Wednesday, July 14, 2010

Marco Rubio Proposes Heavy Tax Cuts. What About Spending?

US Senate candidate Marco Rubio (R-FL) has released a very gimmicky statement detailing "23 Simple Ways To Create Jobs, Grow Our Economy And Help The Gulf Coast Recover." Of the 23 listed items, 13 involve proposed tax cuts or reforms.

Only one proposal -- "repealing Obamacare" -- involves a specific spending cut. Rubio, however, makes a vague proposal for an alternative healthcare reform measure. This would presumably involve government spending as well. Rubio's plan does not look fiscally conservative at all.

Rubio's campaign website expresses a concern about government spending, but it does not propose any cost-cutting measures. The website, however, lists several categories of tax cuts. Rubio also boasts that he never voted for a tax increase. It is unclear how Rubio would balance the budget, given his support of tax cuts without any specific spending reduction.


liberal dissent said...

In my opinion, economically one of the most dangerous things facing this country is the tax-cut crowd who cannot accept that tax cuts increase the deficit, and that the Laffer curve is in fact, a curve, not a straight line.

Darren Lenard Hutchinson said...

Laffer = laughter. The implementation of this theory has created enormous budget deficits. Remarkably, they keep returning to it.

Josh said...

It's definitely a curve, it's definitely real, but it's shape is probably a little closer to a ski jump (gradual upwards slope approaching a sharp cliff) than a smooth, sloping bell curve, and we're probably on the left side of the curve, not the right.

It's definitely voodoo economics to support an ideology, but so is the Keynesian multiplier which Harvard's Robert Barro showed to be less than 1.0 therefore having a negative effect on growth.

Tax cuts aren't only reckless and disingenuous without the matching spending cuts, but they really don't make any difference. Friedman showed that through the crowding out effect on a limited capital market, borrowing, has nearly the same effect as taxing, and therefore government's true impact on the economy is not how much it taxes, but how much it spends.

Darren Lenard Hutchinson said...

Josh: both sides need to make concessions. How about that?

Hippi Chicki Niki said...

You need to have a reasonable amount of taxes in order to avoid deficits. There really is a floor below which you cannot cut taxes and be able to sustain those things that need to be paid for.

The simplistic view of some (no one in these comments made this point, it is just one that goes back to Rubio and others of the same pov) that the more we cut spending, regardless of the type of spending, is a good thing is dangerous especially in an economy like this one. There are some types of spending that are wasteful, unnecessary and have no positive effect and there are some that, if you eliminate them, have a huge negative effect on the economy.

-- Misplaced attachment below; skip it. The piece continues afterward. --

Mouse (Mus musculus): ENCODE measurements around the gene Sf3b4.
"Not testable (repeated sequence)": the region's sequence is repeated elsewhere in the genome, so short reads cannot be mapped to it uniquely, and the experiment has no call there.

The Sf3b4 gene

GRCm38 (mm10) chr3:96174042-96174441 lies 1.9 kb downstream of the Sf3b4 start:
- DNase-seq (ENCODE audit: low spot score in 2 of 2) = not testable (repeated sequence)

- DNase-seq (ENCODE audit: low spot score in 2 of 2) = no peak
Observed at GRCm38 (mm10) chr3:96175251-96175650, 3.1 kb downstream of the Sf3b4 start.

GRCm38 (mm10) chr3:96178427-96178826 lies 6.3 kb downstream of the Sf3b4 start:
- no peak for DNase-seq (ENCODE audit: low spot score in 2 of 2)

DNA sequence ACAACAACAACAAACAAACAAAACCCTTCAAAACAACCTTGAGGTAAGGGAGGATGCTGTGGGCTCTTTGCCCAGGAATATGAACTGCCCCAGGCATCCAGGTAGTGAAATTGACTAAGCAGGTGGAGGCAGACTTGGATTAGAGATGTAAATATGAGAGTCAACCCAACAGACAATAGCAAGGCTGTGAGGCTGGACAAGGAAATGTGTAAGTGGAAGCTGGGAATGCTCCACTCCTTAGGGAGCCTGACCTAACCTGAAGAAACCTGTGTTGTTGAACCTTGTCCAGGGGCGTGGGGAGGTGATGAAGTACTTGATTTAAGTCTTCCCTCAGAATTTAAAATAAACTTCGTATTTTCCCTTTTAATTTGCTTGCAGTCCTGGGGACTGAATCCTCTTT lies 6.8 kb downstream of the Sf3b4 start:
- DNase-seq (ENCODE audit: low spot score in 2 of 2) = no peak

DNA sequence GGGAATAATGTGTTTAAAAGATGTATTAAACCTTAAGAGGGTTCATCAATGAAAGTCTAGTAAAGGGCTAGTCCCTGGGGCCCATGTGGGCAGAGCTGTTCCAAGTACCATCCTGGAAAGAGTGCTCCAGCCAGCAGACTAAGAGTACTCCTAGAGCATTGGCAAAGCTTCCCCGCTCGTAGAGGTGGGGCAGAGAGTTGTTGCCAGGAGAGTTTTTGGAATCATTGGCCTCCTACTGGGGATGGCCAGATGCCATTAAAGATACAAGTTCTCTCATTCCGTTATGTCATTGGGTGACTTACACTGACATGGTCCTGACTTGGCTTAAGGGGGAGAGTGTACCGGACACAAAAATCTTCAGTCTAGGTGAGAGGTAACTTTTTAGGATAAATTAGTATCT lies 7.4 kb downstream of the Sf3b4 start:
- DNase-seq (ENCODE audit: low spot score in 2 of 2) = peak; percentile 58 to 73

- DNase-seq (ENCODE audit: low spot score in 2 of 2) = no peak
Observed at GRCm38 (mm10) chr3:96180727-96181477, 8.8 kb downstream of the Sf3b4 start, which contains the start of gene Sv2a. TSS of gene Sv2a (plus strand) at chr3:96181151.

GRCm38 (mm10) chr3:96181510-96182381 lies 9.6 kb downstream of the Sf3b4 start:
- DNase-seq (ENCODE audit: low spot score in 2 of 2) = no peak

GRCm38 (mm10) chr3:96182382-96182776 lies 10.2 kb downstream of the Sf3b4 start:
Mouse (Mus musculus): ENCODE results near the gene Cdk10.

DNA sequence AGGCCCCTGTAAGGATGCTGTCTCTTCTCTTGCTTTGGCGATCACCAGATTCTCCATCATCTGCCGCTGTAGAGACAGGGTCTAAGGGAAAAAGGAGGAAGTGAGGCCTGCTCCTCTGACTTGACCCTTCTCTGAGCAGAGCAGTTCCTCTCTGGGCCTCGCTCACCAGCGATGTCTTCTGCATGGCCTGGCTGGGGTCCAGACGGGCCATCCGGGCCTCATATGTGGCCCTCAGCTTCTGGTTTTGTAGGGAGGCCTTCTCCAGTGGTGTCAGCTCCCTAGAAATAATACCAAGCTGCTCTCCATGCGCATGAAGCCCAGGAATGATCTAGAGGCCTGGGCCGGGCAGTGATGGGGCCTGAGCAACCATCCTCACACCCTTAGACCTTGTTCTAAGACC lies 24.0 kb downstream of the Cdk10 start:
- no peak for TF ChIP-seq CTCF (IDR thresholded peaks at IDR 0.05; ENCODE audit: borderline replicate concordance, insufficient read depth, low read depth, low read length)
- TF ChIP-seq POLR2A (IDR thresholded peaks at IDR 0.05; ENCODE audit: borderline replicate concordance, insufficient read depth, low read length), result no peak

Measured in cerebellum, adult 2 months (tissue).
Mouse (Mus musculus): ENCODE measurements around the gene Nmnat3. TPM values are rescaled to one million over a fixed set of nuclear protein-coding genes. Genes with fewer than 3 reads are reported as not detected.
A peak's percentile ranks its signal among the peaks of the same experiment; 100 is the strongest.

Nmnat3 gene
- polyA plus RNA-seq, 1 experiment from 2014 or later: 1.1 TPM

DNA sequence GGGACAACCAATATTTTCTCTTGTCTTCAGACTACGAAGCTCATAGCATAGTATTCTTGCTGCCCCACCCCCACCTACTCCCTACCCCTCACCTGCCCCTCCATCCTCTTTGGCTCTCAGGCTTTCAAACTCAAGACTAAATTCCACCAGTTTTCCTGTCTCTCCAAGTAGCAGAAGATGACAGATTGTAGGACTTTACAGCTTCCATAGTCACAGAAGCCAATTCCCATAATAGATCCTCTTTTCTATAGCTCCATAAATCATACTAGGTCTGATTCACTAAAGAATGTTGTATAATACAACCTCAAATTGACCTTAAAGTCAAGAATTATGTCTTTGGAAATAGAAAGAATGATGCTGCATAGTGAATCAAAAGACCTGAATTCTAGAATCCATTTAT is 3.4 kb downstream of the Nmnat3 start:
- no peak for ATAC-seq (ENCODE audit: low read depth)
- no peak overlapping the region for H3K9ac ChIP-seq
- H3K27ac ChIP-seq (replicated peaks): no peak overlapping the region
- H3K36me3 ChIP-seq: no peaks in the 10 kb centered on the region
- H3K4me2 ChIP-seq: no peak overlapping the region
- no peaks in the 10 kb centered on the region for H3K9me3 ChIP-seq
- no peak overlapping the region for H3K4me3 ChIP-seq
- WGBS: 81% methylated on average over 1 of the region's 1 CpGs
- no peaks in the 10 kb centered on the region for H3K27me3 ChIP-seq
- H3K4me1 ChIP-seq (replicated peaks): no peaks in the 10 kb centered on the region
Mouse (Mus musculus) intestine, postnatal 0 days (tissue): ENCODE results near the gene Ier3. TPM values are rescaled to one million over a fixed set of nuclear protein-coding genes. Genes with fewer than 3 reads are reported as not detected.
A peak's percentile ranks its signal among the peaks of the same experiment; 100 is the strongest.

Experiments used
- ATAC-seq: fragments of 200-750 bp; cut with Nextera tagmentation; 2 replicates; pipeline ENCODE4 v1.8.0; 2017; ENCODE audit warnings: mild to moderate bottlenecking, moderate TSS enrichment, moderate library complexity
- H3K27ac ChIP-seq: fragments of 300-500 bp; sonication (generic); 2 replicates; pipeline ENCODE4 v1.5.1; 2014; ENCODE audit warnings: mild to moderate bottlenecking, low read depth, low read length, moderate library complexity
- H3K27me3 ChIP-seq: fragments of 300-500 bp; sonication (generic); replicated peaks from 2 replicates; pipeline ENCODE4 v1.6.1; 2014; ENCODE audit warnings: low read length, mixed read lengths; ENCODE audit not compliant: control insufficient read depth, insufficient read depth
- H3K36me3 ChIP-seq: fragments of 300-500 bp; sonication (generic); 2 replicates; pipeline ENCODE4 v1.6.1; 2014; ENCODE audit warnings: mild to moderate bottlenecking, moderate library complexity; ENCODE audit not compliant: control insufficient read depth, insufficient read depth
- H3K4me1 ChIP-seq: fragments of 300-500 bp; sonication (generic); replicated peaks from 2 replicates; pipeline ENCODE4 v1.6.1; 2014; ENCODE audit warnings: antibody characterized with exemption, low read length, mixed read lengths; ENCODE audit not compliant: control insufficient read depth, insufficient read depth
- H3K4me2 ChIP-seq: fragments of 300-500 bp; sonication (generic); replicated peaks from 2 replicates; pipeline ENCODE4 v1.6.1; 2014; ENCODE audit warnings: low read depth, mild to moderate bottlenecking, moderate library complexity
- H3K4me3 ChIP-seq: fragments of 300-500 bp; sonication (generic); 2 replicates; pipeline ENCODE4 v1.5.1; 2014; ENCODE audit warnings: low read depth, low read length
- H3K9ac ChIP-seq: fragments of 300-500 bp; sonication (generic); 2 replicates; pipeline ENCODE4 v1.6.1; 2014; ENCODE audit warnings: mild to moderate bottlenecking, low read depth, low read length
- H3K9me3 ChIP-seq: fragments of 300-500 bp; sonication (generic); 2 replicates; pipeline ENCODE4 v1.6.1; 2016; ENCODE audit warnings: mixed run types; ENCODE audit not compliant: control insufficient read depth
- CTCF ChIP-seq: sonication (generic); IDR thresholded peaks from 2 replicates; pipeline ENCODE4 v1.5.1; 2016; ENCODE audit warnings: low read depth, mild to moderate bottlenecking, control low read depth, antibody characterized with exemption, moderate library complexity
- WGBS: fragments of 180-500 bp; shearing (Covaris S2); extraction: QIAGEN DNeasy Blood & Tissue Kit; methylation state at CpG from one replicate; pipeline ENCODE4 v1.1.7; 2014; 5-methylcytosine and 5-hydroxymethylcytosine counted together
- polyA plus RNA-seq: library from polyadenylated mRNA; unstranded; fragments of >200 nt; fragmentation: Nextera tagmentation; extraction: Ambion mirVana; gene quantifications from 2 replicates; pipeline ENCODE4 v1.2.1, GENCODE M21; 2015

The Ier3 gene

People are so opposed to the Recovery Act as a whole because it has a big price tag and there was a huge campaign to make the "stimulus package" an evil thing, but everyone is grateful for those construction projects in their state employing their neighbors with those "American Recovery and Reinvestment Act" signs. Plus, when actually told about the individual parts of the Recovery Act, people are very positive about them and understand the value of federal spending for each thing. There has just been a very powerful and effective message campaign to mislead and misinform people about the Recovery Act and what the spending has done.

Plus, history supports the value in spending, and spending heavily in a depressed economy as does every reputable economist. And the Recovery Act, though smaller than what our economy needed, has had a positive effect as pointed out by economists of all political stripes. And even politicians of all stripes have admitted the positive effects in their states and have happily gone around their states discussing the good that the Recovery Act has done, though when it comes to getting on the television machine in front of a national audience those same guys and gals will say the exact opposite and tell you that's why they voted against it.

Federal spending is what finally alleviated the Great Depression and it has helped over the last couple of years. It is the only reliable way to stimulate a depressed economy and it is a necessary thing, though we all hate paying for it every April. There are a few extreme examples that journalists point out because they make shocking stories and, human nature being what is is, we all tend to generalize those few extreme outliers and assume most of the federal spending is like that. In reality "pork" and waste is a relatively rare thing. As if the hundreds of Congresspeople needed to pass any bill would vote for something that wastes money and won't help them get reelected. The "wasteful" spending we all oppose in the abstract are things a majority of us demand and require when it comes down to each of these things - from paying for war when we're scared or Medicare and social security when we're older or clean-up of an oil spill that put many of Americans out of work and affects the health of nearby residents and the edibility of one of our major sources of seafood, we expect this spending and would admit the necessity if we all looked in depth at the information the White House and Congress puts out there for us to read.

So, spending is a necessity, as are the taxes high enough to pay for it all. Denying that, as Rubio and other politicians have is their appeal to our desire to have somebody else pay for things and to get all the good things for little or nothing. Perhaps, if we had to pay the actual cost of the benefits we all get from federal spending for a few years we'd all suddenly appreciate the relatively low cost of sharing the cost as a country through taxes.

Darren Lenard Hutchinson said...